A paranoid schizophrenic who brutally killed three pensioners hours apart in frenzied attacks has been found not guilty of murder by reason of insanity.
A jury at Exeter Crown Court had to decide whether Alexander Lewis-Ranwell, 28, “did not know it was against the law” when he killed the three men.
The panel of eight men and four women took six hours and 15 minutes to return their unanimous verdicts.
Before returning their verdicts, the jury had given a note to the judge in which they raised their concerns about the “state of psychiatric services in the county of Devon and the failings in care in Alexander Lewis-Ranwell’s case and will be appropriately addressed following these verdicts”.
Three psychiatrists agreed Lewis-Ranwell was insane at the time he battered Anthony Payne, 80, with a hammer and bludgeoned to death with a shovel twins Dick and Roger Carter, 84.
But the prosecution argued the defendant bore some responsibility for what happened.
The court heard the former scaffolder was gripped by paranoid schizophrenia and suffering from delusions about saving young girls from a paedophile ring.
The “whirlwind of destruction” took place three hours apart at two houses just a mile-and-a-half away from each other in Exeter on February 10 this year.
Just hours before Lewis-Ranwell attacked Mr Payne in an upstairs bedroom of his terrace home, he had been released from police custody after being arrested for attacking farmer John Ellis, 82, with a saw.
This was his second arrest in the space of 24 hours and occurred just seven hours after he had been arrested for attempted burglary at another farm.
The court also heard evidence of Lewis-Ranwell’s interaction with various health professionals during his three spells in custody between February 8 and 11.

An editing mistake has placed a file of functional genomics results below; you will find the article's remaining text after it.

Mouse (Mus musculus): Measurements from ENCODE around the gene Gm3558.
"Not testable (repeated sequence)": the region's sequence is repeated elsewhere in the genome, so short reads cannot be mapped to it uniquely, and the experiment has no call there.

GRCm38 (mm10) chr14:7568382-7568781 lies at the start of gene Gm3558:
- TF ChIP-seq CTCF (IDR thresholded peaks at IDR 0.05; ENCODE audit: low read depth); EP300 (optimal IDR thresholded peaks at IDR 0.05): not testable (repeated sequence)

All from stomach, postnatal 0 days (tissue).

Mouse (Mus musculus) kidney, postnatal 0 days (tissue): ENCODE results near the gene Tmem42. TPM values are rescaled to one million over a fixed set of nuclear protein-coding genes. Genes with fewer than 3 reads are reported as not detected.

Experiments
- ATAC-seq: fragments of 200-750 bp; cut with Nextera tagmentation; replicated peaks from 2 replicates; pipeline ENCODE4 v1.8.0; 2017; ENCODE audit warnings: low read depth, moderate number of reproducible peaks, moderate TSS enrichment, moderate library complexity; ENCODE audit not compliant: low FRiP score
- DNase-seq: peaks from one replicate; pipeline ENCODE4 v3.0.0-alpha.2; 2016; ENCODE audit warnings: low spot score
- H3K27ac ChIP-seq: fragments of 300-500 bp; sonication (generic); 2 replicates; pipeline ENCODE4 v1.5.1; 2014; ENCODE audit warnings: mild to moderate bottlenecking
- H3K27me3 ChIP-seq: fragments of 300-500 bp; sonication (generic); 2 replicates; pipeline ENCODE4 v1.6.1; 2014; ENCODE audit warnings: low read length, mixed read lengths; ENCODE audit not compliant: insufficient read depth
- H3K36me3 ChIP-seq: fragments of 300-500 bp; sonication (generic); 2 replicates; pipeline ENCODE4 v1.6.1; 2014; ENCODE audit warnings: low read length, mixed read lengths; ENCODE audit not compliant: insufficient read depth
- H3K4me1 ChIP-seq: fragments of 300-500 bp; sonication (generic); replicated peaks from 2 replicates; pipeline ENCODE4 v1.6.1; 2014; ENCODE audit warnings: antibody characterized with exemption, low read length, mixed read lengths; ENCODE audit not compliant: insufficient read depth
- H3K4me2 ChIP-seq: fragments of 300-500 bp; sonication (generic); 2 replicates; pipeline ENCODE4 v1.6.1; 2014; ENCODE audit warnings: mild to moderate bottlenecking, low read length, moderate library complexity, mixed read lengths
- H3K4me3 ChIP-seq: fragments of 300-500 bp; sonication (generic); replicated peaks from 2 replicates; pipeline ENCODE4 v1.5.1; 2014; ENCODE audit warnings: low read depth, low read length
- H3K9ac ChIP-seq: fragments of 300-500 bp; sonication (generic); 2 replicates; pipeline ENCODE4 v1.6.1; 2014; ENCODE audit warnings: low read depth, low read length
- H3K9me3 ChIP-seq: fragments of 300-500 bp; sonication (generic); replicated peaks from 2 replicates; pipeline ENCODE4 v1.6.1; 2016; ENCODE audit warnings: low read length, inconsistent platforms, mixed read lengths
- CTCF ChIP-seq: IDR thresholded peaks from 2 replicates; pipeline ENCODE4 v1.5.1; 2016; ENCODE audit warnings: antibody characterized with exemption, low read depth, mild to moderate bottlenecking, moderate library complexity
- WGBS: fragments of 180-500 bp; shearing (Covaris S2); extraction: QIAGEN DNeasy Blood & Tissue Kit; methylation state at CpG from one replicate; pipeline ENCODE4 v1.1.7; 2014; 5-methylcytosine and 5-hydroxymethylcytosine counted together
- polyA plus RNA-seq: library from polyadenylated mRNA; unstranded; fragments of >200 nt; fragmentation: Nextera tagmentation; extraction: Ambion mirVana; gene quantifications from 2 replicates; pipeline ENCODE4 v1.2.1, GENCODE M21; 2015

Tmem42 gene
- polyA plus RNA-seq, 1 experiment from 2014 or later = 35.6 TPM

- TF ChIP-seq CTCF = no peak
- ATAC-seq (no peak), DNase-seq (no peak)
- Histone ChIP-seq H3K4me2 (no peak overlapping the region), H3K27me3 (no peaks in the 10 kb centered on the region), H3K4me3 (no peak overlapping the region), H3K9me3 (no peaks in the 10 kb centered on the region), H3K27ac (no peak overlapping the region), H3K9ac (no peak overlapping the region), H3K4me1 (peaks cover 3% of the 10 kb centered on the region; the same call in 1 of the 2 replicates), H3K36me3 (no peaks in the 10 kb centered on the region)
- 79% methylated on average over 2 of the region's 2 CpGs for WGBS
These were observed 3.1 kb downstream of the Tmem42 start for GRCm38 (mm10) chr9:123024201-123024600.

After his first arrest his mother, Jill Lewis-Ranwell, had phoned police expressing “grave concerns should he be released” but was charged and let go.
He was released from custody at Barnstaple police station at 2.49am on February 9 but returned there seven hours later after attacking Mr Ellis.
A 12-minute triage call with a mental health practitioner at 3pm identified “potential psychotic symptoms present including paranoid beliefs”.
An inspector reviewing his detention wrote at 4.11pm that Lewis-Ranwell “potentially presents as a serious risk to the public if released”.
A forensic medical examiner – a doctor employed by G4S Health Services – was escorted to Lewis-Ranwell’s cell at 6.30pm but deemed he was not “acutely unwell” and a full mental health assessment was not carried out.
Dr Mihal Pichui told jurors he left the police station with the “expectation” he would be seen by a mental health nurse the following morning but later found out this did not happen.
Lewis-Ranwell was released from Barnstaple police station at 9.32am and travelled to Exeter.
He entered the home of Mr Payne in the St David’s area of the city at about 12.30pm and picked up a rusty hammer, which he used to bludgeon the pensioner to death.
Lewis-Ranwell then scaled the wall of the Carter brothers’ home in Cowick Lane, taking a spade from the garden and using it to beat them both to death.
He was arrested for a third time a day after the killings following an incident at a hotel in Exeter where he attacked night manager Stasys Belevicius.
While in custody concerns were raised about his mental health and he was transferred to a psychiatric unit for assessment.
The defendant told a psychiatrist following his detention at Broadmoor secure hospital: “I cannot believe no-one helped me – they let me out twice when I was unwell.”
One doctor said the defendant was living in a “very nightmarish world” and believed he had a “moral justification” for the killings because he was rescuing people.
Lewis-Ranwell also thought the police had “sanctioned his actions” because they had twice released him from custody.
Another psychiatrist said he was on a “quest” to rescue girls from a locked cellar.
Lewis-Ranwell, from Croyde, north Devon, had pleaded not guilty to murder by reason of insanity.